My last post, on the subject of listing, has certainly caused a bit of a stir - it has become one the most visited posts on ND&B of the year, and apart from the comments left on the blog itself has also drawn some private correspondence on Twitter and email. Thank you all for adding to the debate.
I had better come clean. A lot of the last post was written tongue-in-cheek with a large dollop of Devil’s advocate thrown in for good measure. I’m not suggesting that listing is futile. I do keep lists, and lots of them. But rather than chase them I just maintain them. They are not the reason why I go out into the field, I do not do so to seek out another tick, but if one comes along then it adds a bit of excitement to proceedings. My lists are just handy places to manage my observations, a tidying mechanism, aide memoirs, and a bit of fun.
I doubt that even the biggest supporter of listing would disagree that if you take listing to extremes it can cause problems. I know of relationships ending, jobs being lost and mental breakdowns being suffered, all because of unreasonable behaviour due to self-imposed pressures driven by the need to list and list again - you could say by becoming the victims of the ego.
Ego. We all have one, but some egos are bigger than others and demand feeding. Maybe those of us who list obsessively are suffering from a form of mental disturbance which could be likened to alcoholism or a gambling addiction. The ego’s need takes over and demands feeding. Self control is hijacked. This extreme behaviour is commoner than you think. Even I, ‘Mr. Sniffy Lister’, have feigned illness to get out of a previous engagement to be able to travel to see a bird. I have missed social engagements, let down friends and behaved anti-socially as well, all in the name of adding a bird to a list. I can read that back now and feel shame, but at the time of these indiscretions felt as if my behaviour was perfectly acceptable.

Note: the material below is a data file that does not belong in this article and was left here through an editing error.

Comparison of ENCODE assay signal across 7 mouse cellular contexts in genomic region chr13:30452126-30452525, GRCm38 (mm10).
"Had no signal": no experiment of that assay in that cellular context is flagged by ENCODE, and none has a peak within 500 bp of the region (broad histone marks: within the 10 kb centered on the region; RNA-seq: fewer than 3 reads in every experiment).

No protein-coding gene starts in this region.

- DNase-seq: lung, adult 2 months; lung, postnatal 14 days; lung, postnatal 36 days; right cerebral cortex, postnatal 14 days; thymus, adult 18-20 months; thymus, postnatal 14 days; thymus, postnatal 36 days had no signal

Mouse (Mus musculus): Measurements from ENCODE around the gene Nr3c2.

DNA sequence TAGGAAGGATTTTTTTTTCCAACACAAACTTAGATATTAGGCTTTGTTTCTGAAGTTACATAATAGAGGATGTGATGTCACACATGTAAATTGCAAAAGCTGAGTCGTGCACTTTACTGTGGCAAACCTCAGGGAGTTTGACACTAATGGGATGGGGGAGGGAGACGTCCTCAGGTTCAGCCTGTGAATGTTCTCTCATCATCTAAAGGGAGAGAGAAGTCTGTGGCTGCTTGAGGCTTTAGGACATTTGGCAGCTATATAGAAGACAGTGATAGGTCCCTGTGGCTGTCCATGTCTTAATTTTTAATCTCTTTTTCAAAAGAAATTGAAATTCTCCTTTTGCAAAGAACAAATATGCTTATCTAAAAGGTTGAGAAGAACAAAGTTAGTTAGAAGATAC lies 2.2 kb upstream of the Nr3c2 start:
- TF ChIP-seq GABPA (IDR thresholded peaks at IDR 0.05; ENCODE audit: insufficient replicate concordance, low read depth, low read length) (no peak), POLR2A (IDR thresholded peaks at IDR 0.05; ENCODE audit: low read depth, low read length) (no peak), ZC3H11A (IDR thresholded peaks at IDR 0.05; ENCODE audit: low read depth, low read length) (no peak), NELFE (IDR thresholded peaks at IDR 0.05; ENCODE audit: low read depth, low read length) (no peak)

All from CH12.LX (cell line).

I stopped serious listing - and by that I suppose I really mean twitching - when I realised that I was gaining no pleasure from it at all. I would worry from the moment I heard about a bird until I arrived on site, and just feel a brief flutter of joy and relief if I did, in fact, see it, before returning to a state of agitation about where the ‘next one’ might turn up. And if I dipped, well, the sometimes lengthy journey home could take on the guise of a bereavement. But I would be disingenuous if I did not admit to looking back on some of my twitches with pride and pleasure. And I regularly milk some of them as being blockers, taking a perverse pride when I reel off such species as Wallcreeper (x2), Varied Thrush, Little Whimbrel, Golden-winged Warbler, Red-throated Thrush... and there are more. So even for a cured lister like me their is an echo of the listing past that still resonates in a positive form.
We are really talking about the problems that can be caused by extreme listing here, or rather the inabilities to deal with it. For most people it is a harmless vehicle used to collect objects or garner recognition and acceptance from like-minded souls. Listing could also be seen as a taming of the birds that are observed, bringing them into our ownership. Where we used to use arrows and slingshots to bring them down we now condemn them to pen and paper or spreadsheets.
So, is listing a harmless pastime, a cry for help, a wish to belong or a worthy pursuit? They can be all or none of these. And does it really matter? Whatever it is, the subject certainly fills up a blogpost...